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The Problem with America's Force Protection Bias

    People First, Mission Always.
        -The Cadet Creed

    I will always place the mission first,
    I will never accept defeat,
    I will never quit,
    I will never leave a fallen comrade.
        -The Soldier’s Creed

Two competing values confront an Army at war. On one hand, an Army and its leaders concentrate on completing the mission, on winning. In the past, this meant taking a hill or breaking the opponent’s lines. The Generals of World War I, who sent men to die by the hundreds of thousands to maintain static battle fronts, exemplify the dedication to accomplishing the mission despite the costs.

On the opposite side, an army protects its troops by either preventing their casualties or improving their quality of life. In ideal circumstances, they lose no lives and bring everyone home like in Operation Just Cause in Panama. The Army has a word for its efforts to keep soldiers safe from harm: Force Protection.

Since Vietnam the American military has struggled to find the balance between these two values. The US Army stresses mission accomplishment, but supports soldier’s interests first. The soldiers in the U.S. Army, from top to bottom, care more about their own personal survival then the missions in Iraq or Afghanistan. I do not fault them for this, I merely ask that we recognize the fact. Our Force Protection bias will prevent the U.S. from long term success in Iraq and Afghanistan.
The only way I can prove this is with hypotheticals. Specifically, would a U.S. soldier trade the entire U.S. Army staying in Iraq or Afghanistan for one week longer if he knew his whole platoon could come home safe? No one in the Army could say they wouldn’t accept that. Every officer, NCO and soldier would do whatever it took to bring his unit home safe at the expense of a longer mission for the country.
In public, no one would admit to this. In reality, we choose a thousand times a day to protect ourselves at the expense of civilians in our area of operations. When we use overwhelming firepower, we protect ourselves at the expense of the population. When our vehicles run civilians off the road, we stay safe but anger the population. When we wear body armor and kevlar helmets, we shield ourselves but further separate ourselves from the population. Hundreds of these techniques keep Americans safe but lose Iraqi and Afghani support. In this war, survival, force protection, is always the highest priority.
Whether rifleman, cavalry scout or military policemen, when a soldier deploys his occupation is staying alive for one more week. All I ask is that we admit this fact and adjust our strategies to win these two counter-insurgencies.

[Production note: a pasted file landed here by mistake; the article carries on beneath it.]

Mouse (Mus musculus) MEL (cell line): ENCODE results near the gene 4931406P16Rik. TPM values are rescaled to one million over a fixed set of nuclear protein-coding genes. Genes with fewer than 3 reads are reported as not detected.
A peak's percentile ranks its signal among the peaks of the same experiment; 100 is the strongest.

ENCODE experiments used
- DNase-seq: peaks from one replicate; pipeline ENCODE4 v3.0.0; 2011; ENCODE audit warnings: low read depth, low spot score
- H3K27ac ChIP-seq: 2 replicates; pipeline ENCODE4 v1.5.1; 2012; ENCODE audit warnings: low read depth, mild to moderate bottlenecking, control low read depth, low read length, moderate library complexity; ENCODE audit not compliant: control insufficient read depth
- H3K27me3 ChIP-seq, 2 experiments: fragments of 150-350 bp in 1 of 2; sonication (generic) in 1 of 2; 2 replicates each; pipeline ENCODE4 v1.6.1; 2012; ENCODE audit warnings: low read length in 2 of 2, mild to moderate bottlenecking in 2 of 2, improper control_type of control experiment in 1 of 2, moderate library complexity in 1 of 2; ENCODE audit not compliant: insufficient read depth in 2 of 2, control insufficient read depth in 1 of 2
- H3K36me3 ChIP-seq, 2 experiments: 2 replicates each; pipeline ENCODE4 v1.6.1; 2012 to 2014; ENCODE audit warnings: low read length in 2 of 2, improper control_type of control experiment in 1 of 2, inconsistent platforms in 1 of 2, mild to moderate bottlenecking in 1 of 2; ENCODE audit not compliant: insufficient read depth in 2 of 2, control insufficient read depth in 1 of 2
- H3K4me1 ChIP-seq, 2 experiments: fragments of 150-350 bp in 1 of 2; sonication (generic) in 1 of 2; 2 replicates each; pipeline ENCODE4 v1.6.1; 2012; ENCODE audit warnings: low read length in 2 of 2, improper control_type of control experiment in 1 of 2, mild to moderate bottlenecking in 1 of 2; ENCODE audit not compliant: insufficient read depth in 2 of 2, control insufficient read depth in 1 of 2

nine comments

I understand the overwhelming need for protection at the risk of alienating our forces. The wearing of kevlar becoming a separation from the people we are meant to protect by demonstrating how we take less risk than they do when facing the same incident.

However, working in the emergency medical services, the one thing they teach you first, is that the emergency responder’s safety is paramount. Consider, if I responded to a crash on the freeway, it does little to help the wounded if I attempt running across three lanes of open traffic to save the injured. And that person may be imminently dying. The truth is if I die attempting to save the injured, that person will remain in peril and now someone must save me.

Along the same vain, I believe force protection ensures that our forces are protected so that they are available to respond when and where they are needed. And I look at our forces in the aforementioned countries as a peace keeping force, not as a tyrannical group of murderers. I doubt there are very many intelligent people who believe our military is there to punish the existing populations. In actuality, it remains to ensure their safety from militants who wish unrelenting harm on… well anyone because they’re militant.

I would hope, and as I am not a soldier who has been deployed I cannot say, that our soldiers see their deployment as more than “staying alive for one more week.” But that’s only a hope.

I have some other thoughts on this, but let me begin with simply asking what you would rather see? What would the alternative strategy (or strategies) be?

Will and Matt, Thanks for the excellent points and I apologize in the delay in responding on here. Matt, I love the analogy on an emergency responder. I am huge fan of analogies and other ways of thinking being applied to counter-insurgency. This falls in that category and is an excellent point. As to the future solutions, Will I feel I could probably write a book on the subject. But, to write solutions I must first lay out the problems. This, and my post on overwhelming fire power, are efforts to lay out the problems. Solutions come in several layers, in some ways waging more effective counter-insurgents, and I mean adopting the tactics that experts recommend not traditional army approaches are a start. For instance, the Key Leader Engagement is the most fundamental tactic of the US soldier, and we barely train our soldiers for them.